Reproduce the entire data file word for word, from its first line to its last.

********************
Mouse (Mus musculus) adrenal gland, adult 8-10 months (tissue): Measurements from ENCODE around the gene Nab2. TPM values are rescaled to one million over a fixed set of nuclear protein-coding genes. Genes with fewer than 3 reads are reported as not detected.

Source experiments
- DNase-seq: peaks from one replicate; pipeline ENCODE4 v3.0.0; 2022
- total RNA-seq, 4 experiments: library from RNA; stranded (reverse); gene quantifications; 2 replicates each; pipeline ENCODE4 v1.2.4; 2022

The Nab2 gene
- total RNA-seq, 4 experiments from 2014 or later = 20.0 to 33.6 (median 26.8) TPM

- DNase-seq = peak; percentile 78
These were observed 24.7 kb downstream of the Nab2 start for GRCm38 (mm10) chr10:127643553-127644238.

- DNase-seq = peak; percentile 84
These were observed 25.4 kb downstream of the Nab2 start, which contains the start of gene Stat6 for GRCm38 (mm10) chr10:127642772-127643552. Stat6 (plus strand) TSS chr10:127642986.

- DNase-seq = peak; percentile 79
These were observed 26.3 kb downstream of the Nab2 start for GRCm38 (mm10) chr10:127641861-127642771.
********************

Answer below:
Mouse (Mus musculus) adrenal gland, adult 8-10 months (tissue): Measurements from ENCODE around the gene Nab2. TPM values are rescaled to one million over a fixed set of nuclear protein-coding genes. Genes with fewer than 3 reads are reported as not detected.

Source experiments
- DNase-seq: peaks from one replicate; pipeline ENCODE4 v3.0.0; 2022
- total RNA-seq, 4 experiments: library from RNA; stranded (reverse); gene quantifications; 2 replicates each; pipeline ENCODE4 v1.2.4; 2022

The Nab2 gene
- total RNA-seq, 4 experiments from 2014 or later = 20.0 to 33.6 (median 26.8) TPM

- DNase-seq = peak; percentile 78
These were observed 24.7 kb downstream of the Nab2 start for GRCm38 (mm10) chr10:127643553-127644238.

- DNase-seq = peak; percentile 84
These were observed 25.4 kb downstream of the Nab2 start, which contains the start of gene Stat6 for GRCm38 (mm10) chr10:127642772-127643552. Stat6 (plus strand) TSS chr10:127642986.

- DNase-seq = peak; percentile 79
These were observed 26.3 kb downstream of the Nab2 start for GRCm38 (mm10) chr10:127641861-127642771.